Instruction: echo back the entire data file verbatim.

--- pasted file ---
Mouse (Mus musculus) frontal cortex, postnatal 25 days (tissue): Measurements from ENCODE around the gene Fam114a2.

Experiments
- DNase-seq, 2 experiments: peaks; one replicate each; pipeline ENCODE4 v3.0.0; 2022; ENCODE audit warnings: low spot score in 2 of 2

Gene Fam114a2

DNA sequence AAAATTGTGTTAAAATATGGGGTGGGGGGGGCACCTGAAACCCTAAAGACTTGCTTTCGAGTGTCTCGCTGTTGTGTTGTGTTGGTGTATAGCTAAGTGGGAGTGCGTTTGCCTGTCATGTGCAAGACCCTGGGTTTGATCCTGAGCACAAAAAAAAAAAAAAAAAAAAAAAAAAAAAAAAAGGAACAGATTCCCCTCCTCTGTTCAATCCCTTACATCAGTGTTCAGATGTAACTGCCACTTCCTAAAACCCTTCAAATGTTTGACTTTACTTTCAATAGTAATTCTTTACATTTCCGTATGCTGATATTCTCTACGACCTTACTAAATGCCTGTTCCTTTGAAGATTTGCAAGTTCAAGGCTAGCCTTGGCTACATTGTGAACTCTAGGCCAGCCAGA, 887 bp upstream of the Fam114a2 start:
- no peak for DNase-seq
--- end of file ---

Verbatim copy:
Mouse (Mus musculus) frontal cortex, postnatal 25 days (tissue): Measurements from ENCODE around the gene Fam114a2.

Experiments
- DNase-seq, 2 experiments: peaks; one replicate each; pipeline ENCODE4 v3.0.0; 2022; ENCODE audit warnings: low spot score in 2 of 2

Gene Fam114a2

DNA sequence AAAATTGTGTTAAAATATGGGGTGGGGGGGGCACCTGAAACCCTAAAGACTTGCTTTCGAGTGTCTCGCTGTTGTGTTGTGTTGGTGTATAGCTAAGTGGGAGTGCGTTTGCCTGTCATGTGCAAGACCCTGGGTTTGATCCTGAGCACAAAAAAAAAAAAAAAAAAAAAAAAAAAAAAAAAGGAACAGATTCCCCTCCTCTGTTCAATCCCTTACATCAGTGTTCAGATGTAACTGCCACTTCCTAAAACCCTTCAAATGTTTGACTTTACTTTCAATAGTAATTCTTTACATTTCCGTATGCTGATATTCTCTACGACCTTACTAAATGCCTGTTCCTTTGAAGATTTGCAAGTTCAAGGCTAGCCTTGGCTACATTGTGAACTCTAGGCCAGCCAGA, 887 bp upstream of the Fam114a2 start:
- no peak for DNase-seq